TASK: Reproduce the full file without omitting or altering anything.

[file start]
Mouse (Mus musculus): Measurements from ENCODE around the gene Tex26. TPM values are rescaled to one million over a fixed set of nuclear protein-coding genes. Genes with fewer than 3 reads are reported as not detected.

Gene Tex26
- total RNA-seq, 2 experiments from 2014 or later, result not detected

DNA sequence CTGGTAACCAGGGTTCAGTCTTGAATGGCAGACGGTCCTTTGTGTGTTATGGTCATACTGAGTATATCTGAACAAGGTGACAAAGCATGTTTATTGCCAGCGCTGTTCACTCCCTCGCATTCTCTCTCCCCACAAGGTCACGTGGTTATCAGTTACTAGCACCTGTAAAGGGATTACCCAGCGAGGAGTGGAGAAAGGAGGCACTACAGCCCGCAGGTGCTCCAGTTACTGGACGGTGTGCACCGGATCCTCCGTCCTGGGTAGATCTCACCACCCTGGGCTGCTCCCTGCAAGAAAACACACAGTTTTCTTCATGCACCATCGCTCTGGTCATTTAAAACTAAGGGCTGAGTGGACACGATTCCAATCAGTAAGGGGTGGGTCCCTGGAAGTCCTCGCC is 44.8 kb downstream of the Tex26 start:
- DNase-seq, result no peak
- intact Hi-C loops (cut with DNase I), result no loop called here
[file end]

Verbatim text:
Mouse (Mus musculus): Measurements from ENCODE around the gene Tex26. TPM values are rescaled to one million over a fixed set of nuclear protein-coding genes. Genes with fewer than 3 reads are reported as not detected.

Gene Tex26
- total RNA-seq, 2 experiments from 2014 or later, result not detected

DNA sequence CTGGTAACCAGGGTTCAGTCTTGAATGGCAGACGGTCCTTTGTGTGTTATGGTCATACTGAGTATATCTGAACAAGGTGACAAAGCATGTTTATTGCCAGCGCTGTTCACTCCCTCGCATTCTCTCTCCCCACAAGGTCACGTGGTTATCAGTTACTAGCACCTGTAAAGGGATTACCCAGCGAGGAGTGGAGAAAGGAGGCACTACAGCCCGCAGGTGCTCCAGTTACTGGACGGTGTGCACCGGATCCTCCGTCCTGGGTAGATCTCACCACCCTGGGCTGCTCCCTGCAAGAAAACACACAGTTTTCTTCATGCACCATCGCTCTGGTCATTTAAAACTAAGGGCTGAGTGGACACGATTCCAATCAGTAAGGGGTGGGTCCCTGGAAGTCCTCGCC is 44.8 kb downstream of the Tex26 start:
- DNase-seq, result no peak
- intact Hi-C loops (cut with DNase I), result no loop called here